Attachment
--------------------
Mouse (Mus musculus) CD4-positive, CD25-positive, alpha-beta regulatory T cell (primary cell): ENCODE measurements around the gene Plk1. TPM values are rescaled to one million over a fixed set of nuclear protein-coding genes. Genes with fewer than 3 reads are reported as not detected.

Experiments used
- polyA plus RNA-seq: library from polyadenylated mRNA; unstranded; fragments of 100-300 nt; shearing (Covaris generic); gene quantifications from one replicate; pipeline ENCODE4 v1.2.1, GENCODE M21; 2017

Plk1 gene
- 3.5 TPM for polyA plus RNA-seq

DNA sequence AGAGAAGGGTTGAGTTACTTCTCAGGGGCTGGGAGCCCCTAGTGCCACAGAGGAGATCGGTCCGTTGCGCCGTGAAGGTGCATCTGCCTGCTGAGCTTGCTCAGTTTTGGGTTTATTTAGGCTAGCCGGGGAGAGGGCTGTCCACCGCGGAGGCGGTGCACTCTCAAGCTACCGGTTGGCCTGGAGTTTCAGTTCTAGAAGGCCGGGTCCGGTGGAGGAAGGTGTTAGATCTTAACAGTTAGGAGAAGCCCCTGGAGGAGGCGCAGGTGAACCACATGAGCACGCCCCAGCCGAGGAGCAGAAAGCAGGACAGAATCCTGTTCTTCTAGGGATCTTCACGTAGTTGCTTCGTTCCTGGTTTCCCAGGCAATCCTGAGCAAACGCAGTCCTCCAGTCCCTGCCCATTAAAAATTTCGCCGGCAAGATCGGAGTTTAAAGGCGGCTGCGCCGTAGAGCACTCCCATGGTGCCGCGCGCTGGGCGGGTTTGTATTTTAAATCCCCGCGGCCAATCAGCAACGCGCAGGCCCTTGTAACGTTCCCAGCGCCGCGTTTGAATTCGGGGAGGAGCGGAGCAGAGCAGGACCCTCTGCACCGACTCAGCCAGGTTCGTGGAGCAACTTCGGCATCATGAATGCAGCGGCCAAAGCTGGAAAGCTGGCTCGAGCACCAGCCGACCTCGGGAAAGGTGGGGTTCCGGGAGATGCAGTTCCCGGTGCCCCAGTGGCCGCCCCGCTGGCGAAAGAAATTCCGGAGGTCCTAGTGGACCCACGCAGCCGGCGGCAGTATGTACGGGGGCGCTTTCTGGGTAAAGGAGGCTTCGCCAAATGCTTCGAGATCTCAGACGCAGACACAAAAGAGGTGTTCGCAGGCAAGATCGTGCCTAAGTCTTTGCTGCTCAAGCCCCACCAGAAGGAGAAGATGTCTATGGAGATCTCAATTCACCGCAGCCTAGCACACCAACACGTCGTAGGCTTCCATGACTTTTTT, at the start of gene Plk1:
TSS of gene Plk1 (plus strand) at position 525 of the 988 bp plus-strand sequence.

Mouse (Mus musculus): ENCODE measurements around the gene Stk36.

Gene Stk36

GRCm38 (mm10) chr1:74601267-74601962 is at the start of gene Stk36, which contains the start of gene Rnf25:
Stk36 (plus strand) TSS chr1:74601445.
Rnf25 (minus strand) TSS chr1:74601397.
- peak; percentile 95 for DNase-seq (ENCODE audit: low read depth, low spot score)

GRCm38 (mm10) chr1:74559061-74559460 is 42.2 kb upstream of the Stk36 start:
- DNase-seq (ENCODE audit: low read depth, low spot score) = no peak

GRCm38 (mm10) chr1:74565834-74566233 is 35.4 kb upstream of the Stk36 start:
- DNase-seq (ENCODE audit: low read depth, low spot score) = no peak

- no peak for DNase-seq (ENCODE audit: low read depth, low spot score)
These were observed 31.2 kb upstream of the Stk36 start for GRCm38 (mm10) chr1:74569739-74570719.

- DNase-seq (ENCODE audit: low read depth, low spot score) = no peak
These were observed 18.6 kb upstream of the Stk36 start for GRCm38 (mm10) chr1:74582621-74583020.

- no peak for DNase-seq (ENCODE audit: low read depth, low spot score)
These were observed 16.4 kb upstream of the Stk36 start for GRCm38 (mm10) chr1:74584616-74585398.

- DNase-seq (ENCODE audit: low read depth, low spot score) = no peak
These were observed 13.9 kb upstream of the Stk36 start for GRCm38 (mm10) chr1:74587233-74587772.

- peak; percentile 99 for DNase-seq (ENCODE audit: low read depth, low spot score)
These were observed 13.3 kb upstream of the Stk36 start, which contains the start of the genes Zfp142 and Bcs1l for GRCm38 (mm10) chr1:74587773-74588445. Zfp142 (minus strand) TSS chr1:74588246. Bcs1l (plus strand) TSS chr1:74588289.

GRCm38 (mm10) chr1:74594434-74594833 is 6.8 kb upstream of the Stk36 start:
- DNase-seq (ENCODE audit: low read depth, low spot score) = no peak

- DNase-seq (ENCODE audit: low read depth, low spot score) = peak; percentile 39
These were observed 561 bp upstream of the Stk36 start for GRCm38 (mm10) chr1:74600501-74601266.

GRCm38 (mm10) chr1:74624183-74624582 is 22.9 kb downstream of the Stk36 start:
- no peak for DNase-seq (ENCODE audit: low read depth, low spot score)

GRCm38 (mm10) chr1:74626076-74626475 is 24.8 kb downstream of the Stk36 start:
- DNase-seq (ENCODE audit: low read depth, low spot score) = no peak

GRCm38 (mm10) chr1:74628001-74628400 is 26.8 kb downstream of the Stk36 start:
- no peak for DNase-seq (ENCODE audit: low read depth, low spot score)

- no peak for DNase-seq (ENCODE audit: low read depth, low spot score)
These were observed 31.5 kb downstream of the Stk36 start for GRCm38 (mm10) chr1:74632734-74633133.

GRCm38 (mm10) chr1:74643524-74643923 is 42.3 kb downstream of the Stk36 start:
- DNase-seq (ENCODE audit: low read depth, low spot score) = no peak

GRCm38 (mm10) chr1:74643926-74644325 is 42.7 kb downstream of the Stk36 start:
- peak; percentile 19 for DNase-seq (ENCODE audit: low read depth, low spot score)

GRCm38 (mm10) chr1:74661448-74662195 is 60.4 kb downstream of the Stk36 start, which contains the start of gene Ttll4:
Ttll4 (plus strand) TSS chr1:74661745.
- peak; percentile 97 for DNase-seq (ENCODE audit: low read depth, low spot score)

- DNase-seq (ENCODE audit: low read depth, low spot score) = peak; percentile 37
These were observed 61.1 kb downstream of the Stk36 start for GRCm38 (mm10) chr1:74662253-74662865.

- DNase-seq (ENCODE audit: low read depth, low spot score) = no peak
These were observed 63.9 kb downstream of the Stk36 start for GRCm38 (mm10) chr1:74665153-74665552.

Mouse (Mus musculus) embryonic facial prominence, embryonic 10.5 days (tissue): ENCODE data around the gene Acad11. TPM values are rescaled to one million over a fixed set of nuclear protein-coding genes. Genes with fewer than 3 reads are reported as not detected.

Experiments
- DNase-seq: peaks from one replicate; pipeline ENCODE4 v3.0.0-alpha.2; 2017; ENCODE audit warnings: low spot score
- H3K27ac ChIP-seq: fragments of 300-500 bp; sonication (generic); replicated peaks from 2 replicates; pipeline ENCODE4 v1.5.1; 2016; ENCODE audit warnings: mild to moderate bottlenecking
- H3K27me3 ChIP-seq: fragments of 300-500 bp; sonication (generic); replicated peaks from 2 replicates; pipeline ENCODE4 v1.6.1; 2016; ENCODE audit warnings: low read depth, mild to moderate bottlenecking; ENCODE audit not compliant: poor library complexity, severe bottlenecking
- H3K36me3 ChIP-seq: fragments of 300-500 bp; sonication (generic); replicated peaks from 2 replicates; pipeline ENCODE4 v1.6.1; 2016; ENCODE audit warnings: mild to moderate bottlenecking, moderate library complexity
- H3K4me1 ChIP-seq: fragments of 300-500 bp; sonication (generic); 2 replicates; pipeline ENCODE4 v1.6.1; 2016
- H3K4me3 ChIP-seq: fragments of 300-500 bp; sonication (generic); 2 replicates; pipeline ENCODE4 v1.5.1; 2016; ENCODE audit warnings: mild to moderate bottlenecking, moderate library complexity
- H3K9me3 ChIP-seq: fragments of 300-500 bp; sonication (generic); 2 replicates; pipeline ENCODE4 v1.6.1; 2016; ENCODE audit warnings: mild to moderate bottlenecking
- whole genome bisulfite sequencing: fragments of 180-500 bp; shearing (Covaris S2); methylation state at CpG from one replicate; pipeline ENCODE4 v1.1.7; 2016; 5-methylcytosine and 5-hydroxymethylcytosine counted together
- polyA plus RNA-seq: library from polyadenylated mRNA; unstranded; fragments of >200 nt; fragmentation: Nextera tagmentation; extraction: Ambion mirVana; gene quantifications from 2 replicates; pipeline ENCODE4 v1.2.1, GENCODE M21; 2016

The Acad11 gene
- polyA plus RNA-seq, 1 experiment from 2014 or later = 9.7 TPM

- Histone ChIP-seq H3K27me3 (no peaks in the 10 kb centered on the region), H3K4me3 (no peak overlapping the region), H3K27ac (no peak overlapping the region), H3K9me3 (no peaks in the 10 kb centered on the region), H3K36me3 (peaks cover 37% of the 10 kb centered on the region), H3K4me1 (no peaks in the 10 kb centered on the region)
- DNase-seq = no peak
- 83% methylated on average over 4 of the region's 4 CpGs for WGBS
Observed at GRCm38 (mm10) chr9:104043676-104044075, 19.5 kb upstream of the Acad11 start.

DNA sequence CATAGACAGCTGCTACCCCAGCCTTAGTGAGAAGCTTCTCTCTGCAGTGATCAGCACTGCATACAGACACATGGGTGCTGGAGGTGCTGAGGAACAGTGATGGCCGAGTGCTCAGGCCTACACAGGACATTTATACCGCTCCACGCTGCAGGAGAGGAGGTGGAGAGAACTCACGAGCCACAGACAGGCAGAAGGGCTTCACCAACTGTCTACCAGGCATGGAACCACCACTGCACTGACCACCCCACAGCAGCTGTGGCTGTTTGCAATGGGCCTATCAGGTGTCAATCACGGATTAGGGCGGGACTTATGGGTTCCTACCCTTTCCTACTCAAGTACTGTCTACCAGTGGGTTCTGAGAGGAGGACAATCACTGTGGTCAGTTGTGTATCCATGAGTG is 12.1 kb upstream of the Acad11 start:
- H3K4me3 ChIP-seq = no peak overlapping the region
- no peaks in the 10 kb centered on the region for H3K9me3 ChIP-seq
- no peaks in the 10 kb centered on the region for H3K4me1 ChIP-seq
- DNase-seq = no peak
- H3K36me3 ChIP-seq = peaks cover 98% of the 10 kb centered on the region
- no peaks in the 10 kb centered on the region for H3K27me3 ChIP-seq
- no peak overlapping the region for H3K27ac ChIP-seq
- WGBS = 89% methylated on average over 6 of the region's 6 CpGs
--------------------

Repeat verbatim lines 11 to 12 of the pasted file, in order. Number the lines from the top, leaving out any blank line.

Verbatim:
Stk36 (plus strand) TSS chr1:74601445.
Rnf25 (minus strand) TSS chr1:74601397.